Richard Blakemore’s opposition to the Bute Ship Canal stemmed from his position as Managing Director of Melingriffith Works, and his long-running dispute with the Glamorgan Canal Company.
Melingriffith Works had been a water-powered ironworks since the mid-eighteenth century. Its motive power was water from the River Taff, drawn off on an artificial course at Radyr Weir.
The earliest records show that the ironworks were founded by Rees Powell sometime before 1749. They passed through the hands of a number of families and firms before being acquired by Richard Blakemore and Company in 1810, with Richard Blakemore himself as managing director.
Blakemore acquired the coal and iron-ore mines and furnaces at Pentyrch Works in order to supply the Melingriffith Works. He built a narrow-gauge railway between the two sites in 1815 to replace the unsatisfactory transport by pack-horse and water. In the 1830s a second furnace was constructed, resulting in a tripling of production within 15 years.
The Glamorganshire Canal Company was formed by Act of Parliament in 1790. It provided a canal from Merthyr Tydfil to Cardiff, and was designed to improve transport from the rapidly expanding ironworks in the area surrounding Merthyr Tydfil.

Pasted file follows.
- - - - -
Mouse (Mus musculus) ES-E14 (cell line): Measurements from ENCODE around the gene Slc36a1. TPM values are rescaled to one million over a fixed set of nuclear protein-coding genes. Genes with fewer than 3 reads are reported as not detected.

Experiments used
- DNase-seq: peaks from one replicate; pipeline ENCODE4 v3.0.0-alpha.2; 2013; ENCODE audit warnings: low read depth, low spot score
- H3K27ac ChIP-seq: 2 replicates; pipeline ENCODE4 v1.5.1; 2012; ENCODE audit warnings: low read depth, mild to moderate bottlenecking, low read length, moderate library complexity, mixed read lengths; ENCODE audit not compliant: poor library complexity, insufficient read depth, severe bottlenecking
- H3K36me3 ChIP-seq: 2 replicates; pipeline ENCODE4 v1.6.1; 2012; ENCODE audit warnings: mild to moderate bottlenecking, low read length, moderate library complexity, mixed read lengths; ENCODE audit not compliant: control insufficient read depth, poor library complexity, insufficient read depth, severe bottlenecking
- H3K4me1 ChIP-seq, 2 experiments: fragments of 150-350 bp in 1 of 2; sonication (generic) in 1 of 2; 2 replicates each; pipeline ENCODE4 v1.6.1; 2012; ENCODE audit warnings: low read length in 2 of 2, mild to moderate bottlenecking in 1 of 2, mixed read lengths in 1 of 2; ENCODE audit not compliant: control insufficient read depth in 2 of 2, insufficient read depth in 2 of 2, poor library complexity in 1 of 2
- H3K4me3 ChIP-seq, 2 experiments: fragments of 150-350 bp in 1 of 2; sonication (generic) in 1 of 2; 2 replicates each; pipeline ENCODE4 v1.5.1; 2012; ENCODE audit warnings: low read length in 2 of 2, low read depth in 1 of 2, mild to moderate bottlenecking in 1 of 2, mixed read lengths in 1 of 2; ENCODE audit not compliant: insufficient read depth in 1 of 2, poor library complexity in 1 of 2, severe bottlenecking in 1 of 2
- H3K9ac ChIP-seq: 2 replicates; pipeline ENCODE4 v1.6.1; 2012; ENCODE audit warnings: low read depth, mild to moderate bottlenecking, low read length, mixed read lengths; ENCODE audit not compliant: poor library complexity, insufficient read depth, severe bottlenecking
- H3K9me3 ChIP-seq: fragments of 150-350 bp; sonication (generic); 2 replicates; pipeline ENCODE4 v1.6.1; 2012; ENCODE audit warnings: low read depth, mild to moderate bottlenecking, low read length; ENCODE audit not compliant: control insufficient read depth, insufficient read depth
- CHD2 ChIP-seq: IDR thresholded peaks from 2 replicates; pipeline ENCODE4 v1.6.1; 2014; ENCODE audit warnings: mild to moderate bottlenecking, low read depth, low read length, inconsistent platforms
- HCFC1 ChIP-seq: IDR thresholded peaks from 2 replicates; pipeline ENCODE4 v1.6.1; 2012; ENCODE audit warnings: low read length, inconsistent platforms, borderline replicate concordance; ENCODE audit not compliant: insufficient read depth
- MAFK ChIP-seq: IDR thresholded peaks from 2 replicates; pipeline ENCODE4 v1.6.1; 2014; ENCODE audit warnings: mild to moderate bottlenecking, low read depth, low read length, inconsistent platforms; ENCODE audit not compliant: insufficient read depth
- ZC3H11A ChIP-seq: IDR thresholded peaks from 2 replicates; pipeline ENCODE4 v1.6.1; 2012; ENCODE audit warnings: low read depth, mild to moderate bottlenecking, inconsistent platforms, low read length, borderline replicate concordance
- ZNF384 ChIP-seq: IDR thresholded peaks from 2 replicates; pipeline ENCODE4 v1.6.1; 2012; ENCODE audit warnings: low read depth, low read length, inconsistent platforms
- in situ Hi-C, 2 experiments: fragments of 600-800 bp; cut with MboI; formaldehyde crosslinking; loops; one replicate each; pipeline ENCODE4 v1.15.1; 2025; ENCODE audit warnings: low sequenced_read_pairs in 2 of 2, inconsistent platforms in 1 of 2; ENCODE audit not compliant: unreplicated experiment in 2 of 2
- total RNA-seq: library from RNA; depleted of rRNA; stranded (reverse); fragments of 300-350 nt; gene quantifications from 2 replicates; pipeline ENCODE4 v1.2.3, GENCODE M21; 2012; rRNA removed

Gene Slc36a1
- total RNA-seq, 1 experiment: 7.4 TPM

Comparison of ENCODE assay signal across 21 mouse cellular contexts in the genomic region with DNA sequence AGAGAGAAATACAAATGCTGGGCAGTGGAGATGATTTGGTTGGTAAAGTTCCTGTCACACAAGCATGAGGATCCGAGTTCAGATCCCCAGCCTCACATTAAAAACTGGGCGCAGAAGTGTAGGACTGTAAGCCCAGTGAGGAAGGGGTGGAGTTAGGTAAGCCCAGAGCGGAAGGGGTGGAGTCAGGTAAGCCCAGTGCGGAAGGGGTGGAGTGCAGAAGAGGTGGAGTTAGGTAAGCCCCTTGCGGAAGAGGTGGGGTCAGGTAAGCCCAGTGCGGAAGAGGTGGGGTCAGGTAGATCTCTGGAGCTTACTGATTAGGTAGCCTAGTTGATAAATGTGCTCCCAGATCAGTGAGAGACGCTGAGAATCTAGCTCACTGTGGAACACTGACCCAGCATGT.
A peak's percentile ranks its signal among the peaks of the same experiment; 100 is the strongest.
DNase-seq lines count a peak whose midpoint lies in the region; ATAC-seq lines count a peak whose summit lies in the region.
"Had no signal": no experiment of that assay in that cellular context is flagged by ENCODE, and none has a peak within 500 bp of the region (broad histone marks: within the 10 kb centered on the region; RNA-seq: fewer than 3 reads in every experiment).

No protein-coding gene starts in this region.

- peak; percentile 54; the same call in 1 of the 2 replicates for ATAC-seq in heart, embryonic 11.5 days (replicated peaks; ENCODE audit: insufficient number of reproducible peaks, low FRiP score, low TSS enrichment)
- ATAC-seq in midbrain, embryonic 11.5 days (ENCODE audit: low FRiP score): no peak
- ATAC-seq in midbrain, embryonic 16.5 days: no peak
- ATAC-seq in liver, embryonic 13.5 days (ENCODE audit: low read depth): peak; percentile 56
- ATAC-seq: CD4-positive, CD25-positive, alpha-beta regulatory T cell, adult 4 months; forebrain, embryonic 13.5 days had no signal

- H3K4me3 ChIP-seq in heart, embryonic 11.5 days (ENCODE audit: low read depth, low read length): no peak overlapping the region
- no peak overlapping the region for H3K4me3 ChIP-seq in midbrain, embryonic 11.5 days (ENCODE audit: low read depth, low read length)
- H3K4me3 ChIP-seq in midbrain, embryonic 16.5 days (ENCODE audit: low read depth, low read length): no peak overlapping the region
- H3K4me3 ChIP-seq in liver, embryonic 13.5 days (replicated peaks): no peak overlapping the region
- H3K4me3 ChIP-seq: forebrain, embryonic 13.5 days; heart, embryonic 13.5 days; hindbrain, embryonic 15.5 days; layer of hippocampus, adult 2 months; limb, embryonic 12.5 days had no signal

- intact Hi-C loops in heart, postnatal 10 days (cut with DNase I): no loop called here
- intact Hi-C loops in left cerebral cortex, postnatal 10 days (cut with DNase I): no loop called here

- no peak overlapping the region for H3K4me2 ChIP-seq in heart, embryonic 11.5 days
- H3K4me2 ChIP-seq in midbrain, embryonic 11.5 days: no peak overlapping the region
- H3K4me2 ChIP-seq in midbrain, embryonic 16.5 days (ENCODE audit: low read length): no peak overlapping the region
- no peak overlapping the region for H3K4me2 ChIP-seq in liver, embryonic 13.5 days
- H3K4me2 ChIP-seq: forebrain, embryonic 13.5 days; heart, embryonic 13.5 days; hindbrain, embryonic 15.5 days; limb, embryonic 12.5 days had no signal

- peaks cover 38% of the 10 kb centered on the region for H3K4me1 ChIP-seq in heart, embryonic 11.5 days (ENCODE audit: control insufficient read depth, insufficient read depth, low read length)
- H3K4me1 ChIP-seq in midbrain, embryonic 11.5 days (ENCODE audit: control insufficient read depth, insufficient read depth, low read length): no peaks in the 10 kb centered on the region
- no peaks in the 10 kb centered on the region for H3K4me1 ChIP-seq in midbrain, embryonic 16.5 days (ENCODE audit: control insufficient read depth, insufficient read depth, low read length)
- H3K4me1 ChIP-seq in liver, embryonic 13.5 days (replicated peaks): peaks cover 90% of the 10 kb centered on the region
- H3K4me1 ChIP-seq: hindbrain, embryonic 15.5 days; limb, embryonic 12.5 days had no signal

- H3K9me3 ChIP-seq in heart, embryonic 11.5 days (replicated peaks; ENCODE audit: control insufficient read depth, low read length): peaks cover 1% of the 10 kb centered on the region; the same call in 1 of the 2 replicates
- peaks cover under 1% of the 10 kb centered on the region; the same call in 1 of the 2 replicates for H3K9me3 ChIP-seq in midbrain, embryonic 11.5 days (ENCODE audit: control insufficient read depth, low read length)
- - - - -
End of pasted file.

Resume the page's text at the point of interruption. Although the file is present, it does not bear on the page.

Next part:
From 1802 for at least 30 years, Richard Blakemore was in constant dispute with the Glamorganshire Canal Company over their extraction of water from the River Taff. During dry summers the Works was often forced to stop working due to a shortage of water.
Friendly negotiations having failed to solve the difficulties, Blakemore regularly sought legal redress for his injuries. It has been estimated that over the course of thirty years he spent £20,000 on various court cases, including an appeal case that in 1831 was heard by the House of Lords.